My son graduated from college yesterday. And as much as it was a turning point in his life, I'm feeling as though it was one in mine as well. I've been thinking a lot lately about second chances. It's galling to be such a cliche, but I think I may be a part of that legion of women who find themselves at loose ends when their children leave home or when they reach a certain age. (Don't you love the phrase "une femme d'une certaine age?" Sounds so much better than "pushing 55," doesn't it?) We have been caretakers for so long, that when faced with time on our hands and no one to drive to soccer practice, we simply don't know what to do.
Until it dawns on us that maybe this is not such a bad thing.
I was recently asked to review a book about second chances. The Season of Second Chances, by Diane Meier, is the story of Joy Harkness, a woman who seems to have what she would consider the perfect life -- a tenured position at an Ivy League University, her work in print, and an apartment overlooking the Hudson (just) in New York City. Despite this, she begins to realize that what she has always strived to achieve may not be all that she thought it would be. When she is offered a teaching position at Amherst, in western Massachusetts, she jumps at the chance.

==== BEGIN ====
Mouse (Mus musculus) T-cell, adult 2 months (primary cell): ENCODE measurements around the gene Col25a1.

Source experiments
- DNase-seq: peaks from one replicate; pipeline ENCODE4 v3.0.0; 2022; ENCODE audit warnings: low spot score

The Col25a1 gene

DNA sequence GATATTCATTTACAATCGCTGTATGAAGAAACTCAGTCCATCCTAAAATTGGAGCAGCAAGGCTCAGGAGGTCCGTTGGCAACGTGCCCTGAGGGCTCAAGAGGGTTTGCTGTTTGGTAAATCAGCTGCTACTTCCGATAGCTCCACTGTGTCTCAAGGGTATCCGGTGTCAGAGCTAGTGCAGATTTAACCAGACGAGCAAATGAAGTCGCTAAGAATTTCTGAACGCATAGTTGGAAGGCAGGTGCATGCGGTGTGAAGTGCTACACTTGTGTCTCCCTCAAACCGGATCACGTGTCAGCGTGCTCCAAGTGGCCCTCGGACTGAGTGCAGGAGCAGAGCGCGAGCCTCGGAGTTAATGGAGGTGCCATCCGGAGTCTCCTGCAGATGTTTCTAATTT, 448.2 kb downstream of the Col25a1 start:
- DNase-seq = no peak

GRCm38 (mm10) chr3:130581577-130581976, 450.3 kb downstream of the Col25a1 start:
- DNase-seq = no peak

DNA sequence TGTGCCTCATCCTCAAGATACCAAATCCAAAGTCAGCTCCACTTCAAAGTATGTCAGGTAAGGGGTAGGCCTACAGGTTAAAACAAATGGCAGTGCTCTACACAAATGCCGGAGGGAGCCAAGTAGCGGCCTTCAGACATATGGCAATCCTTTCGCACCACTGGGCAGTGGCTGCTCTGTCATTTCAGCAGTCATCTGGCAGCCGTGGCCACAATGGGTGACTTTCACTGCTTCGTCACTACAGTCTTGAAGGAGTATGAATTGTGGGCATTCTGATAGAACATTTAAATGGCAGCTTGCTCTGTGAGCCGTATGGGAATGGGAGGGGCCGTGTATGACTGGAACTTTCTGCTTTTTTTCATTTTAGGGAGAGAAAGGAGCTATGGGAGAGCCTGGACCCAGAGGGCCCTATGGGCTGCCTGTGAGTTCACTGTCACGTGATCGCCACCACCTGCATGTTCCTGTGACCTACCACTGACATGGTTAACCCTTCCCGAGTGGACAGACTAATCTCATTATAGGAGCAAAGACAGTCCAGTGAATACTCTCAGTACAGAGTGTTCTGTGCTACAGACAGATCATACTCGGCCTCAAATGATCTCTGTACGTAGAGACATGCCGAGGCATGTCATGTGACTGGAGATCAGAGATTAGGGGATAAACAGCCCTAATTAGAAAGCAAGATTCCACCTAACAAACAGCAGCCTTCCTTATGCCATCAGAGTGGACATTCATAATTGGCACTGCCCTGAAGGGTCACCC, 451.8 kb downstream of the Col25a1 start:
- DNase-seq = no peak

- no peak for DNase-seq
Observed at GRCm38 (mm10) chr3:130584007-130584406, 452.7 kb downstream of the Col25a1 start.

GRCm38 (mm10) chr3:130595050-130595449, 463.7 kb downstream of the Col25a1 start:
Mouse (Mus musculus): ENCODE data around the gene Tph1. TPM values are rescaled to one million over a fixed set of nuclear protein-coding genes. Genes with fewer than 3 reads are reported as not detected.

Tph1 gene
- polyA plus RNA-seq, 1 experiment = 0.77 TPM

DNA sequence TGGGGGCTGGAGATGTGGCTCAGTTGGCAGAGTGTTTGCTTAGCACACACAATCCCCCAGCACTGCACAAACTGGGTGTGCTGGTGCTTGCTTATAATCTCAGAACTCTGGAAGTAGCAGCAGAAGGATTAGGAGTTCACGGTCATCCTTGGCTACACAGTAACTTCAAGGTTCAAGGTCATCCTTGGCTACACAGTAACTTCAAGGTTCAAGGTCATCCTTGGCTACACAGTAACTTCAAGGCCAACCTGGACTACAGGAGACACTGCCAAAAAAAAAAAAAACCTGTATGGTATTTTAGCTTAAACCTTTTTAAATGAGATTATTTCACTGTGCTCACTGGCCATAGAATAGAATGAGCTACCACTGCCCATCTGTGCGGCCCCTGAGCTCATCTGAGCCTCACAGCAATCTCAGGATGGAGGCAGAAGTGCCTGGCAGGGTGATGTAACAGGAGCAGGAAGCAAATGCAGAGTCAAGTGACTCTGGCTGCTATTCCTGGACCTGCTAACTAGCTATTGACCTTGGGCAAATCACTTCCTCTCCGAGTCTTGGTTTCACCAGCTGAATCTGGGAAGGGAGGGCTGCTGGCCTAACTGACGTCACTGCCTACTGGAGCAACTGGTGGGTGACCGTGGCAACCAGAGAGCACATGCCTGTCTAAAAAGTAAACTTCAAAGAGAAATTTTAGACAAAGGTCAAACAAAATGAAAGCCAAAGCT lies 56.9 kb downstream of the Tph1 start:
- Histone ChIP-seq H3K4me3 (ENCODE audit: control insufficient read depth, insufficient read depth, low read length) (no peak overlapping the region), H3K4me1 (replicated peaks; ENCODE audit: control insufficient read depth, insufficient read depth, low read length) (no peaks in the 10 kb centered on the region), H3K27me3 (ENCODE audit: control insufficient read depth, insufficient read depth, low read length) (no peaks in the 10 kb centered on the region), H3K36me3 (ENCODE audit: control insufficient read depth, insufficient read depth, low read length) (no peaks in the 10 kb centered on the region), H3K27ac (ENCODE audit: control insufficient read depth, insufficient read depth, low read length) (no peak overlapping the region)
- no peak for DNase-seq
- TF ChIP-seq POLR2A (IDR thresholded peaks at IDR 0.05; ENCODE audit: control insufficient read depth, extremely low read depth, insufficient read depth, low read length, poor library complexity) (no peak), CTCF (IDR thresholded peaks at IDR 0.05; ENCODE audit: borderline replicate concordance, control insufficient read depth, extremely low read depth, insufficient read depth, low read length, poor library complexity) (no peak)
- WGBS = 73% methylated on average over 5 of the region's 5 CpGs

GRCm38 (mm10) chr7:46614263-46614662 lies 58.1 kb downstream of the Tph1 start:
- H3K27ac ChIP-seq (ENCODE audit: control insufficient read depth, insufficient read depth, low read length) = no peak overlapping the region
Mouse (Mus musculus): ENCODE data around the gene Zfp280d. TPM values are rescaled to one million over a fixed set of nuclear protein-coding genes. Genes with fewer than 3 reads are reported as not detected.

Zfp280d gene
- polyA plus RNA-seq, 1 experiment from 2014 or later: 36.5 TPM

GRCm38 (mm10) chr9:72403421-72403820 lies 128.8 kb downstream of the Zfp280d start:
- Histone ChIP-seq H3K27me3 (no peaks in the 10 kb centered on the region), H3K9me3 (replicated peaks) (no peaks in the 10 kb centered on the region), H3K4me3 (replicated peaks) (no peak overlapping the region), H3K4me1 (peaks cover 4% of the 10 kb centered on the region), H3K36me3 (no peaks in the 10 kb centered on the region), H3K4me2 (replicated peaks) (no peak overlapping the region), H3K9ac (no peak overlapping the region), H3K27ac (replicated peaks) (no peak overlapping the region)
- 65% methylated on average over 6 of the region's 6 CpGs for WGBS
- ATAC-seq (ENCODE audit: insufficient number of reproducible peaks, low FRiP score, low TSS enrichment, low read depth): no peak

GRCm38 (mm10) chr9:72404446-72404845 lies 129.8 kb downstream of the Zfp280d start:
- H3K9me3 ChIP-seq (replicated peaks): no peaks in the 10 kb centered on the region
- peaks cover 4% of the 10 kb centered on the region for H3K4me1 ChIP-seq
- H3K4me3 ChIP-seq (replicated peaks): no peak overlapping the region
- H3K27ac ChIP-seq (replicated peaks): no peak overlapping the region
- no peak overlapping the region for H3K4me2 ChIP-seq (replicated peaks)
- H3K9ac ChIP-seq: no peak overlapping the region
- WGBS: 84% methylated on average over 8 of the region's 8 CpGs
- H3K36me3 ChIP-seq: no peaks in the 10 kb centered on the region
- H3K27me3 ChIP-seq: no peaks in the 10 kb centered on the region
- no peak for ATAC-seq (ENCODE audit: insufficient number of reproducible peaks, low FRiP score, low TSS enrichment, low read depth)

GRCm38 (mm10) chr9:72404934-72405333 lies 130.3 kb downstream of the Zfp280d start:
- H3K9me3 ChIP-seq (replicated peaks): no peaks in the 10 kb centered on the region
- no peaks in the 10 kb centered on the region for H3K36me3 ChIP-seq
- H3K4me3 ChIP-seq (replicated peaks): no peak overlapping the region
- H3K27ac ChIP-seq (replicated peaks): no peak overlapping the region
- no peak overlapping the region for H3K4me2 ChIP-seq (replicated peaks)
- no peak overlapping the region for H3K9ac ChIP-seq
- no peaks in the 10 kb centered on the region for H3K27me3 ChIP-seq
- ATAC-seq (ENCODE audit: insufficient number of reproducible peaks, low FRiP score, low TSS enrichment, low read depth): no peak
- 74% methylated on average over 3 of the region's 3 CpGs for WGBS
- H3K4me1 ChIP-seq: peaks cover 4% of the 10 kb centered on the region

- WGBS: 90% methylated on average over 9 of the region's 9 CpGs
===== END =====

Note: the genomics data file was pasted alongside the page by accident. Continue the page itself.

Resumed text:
Joy buys an old, run-down Victorian house, and sets about renovating it with the help of a talented handyman who teaches her about sheet rock and masonry and tiling and, inadvertently, about life too. Joy has found her life in academe to be limited and sterile. She had a few friends, but has not really connected with them on an emotional level. And as a feminist of a certain age, she dismisses matters of style, both interior and personal, as unimportant.
As Joy settles into her new job and her new home, she acquires some real friends who both give and need emotional and real-world support. And the restoration of her beautiful old Victorian house becomes a metaphor of sorts for the emergence of Joy's restored emotional life.
The Season of Second Chances is the engaging story of a woman who takes a chance and finds her true self. Diane Meier is a wonderful writer and her characters are multi-dimensional. We are immediately drawn in by the voice of Joy Harkness -- intelligent, witty and engagingly vulnerable. She is a woman we would like to meet in real life. We watch with concern, and later with joy, as she emerges from her cocoon. And ultimately, we rejoice in the message that her story illustrates -- that no one is ever too old to recreate themselves.
And this, my dear bloggers, is the message that I suspect a lot of us need to hear. My son graduated from college yesterday. My daughter attends her senior prom tonight. Tomorrow may be "how in the hell did I get so freakin' old" day. But we can always reinvent ourselves. Like Joy.
Or like Madonna.
I think I'll stick with Joy. :)
by Diane Meier
Henry Holt & Co.